Ken Rosenthal included a tidbit in his column on Free Agent Signings. Apparently the CBA allows a team with a protected pick to sign a Free Agent and then immediately trade him to another team as long as the Free Agent who is signing agrees to it. On the Hot Stove show on MLB Network Rosenthal doubled-down on this and implied that this was allowed as long as the Free Agent agreed before he signed. Given the history of the Lerners and Rizzo, this is exactly the type of creativity that they might try to pull off.
The ten teams with protected picks are the: Phillies, Reds, Braves, Rockies, Brewers, Athletics, Marlins, Padres, Tigers and White Sox. As we all probably know, the Tigers signed Jordan Zimmermann who had a QO attached to his signing. But that still leaves nine other teams that might be enticed to sign a Free Agent for the Nats.
If you compare the protected teams list (minus the Tigers) with Papelbon’s no-trade list, you have two teams on both lists: the Phillies and the Padres. That makes for some interesting Machiavellian thoughts. Just one example – that admittedly has virtually no chance of happening but is fun to dream about:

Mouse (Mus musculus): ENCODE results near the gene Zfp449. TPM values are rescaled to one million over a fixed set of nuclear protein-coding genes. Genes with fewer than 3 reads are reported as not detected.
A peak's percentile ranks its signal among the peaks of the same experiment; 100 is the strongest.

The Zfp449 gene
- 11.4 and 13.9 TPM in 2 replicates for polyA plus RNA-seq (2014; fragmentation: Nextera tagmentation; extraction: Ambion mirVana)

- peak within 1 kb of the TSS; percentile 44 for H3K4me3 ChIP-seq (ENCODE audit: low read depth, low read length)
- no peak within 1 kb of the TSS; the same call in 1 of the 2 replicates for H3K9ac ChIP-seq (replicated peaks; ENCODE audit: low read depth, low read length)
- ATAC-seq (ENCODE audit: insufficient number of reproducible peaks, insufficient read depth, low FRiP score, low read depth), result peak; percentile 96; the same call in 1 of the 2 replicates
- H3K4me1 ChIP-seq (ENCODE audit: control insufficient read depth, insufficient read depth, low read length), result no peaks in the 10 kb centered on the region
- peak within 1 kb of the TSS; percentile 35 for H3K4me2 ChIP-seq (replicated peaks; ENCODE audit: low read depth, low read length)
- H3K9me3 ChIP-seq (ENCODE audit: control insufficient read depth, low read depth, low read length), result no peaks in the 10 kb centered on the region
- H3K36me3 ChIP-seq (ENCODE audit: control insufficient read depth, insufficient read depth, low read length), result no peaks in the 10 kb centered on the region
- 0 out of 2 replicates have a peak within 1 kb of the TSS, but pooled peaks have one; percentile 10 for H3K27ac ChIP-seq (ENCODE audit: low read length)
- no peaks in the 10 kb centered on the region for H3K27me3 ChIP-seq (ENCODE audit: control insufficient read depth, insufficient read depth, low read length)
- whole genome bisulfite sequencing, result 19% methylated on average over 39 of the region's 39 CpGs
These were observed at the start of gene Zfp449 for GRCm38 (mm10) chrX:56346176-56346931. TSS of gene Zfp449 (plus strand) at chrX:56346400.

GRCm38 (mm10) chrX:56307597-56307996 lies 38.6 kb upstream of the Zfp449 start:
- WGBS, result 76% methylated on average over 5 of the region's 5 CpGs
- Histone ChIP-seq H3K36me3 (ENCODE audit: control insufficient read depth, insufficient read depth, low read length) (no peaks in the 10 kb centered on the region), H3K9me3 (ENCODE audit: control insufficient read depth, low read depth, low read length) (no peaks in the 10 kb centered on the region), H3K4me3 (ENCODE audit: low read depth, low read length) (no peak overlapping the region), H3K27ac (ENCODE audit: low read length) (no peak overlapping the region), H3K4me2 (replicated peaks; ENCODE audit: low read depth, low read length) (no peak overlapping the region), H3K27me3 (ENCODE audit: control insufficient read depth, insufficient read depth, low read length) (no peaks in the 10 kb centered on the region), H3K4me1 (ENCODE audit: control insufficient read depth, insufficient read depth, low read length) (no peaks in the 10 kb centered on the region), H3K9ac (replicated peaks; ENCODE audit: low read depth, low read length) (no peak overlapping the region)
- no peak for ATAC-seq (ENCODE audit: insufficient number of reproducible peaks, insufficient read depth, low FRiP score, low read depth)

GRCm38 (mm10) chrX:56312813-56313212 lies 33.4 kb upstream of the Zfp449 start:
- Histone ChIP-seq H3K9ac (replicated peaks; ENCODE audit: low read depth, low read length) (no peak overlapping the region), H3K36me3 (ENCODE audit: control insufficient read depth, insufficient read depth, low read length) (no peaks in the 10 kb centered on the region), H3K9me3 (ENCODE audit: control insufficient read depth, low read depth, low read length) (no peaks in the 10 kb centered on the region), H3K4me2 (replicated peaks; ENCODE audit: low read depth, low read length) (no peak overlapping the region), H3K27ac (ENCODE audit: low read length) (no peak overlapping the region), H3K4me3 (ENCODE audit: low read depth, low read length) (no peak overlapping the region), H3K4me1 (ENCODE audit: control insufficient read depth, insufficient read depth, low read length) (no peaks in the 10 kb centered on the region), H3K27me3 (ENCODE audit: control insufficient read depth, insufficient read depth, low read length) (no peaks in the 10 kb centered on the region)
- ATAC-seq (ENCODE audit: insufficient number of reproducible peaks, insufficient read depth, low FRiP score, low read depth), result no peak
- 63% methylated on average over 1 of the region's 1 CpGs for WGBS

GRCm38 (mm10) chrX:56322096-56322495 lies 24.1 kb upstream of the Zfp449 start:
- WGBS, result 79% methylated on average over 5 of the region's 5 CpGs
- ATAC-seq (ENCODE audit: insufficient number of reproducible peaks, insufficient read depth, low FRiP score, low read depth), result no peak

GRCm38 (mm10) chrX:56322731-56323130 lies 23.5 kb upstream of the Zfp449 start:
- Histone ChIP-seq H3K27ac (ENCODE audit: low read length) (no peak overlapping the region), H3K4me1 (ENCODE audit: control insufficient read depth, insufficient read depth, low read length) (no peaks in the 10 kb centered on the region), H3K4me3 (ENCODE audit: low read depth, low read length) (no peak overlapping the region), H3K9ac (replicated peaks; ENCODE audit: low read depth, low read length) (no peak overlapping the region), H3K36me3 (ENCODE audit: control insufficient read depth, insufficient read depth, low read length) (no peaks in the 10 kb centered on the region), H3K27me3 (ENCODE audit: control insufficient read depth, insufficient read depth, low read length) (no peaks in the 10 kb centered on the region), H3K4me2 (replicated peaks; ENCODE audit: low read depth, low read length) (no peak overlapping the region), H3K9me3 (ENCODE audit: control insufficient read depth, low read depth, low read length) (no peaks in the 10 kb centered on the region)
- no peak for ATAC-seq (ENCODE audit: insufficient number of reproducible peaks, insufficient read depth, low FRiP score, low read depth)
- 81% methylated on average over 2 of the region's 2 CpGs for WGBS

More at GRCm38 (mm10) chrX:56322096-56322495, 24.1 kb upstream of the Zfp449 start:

- Send Papelbon back to the Phillies.
- Agree to cover all of his 2016 salary (have to give the Phillies some extra incentive).
- Papelbon will be so desperate to get out of Philly that he might waive his no-trade clause. He wants to pursue the Closer record. Not going to get many opportunities with the Phillies.
- Send the Phillies a few low level prospects or prospects (e.g., the Taylors) with no likely future with the Nats.
- Have them sign someone (Chen?, Gordon?, even Kendrick might be worth it if no loss of a pick is involved).
The Phillies (or one of the other teams on the protected list) might consider such a deal if they are not going after a player with a QO. At least they get something out of it.
Stranger things have happened! And sometimes teams just want to bend the rules. For example, some Senators fans may recall the claim by Shelby Whitfield (third paragraph in the section) who was a radio announcer for the Senators that the Denny McClain trade was to buy Detroit’s vote to approve the Senators move to Texas.
Assuming Rosenthal is correct that this is allowed, what’s your idea for such a deal? And even if he is wrong, it’s fun to think about. Be creative and outlandish!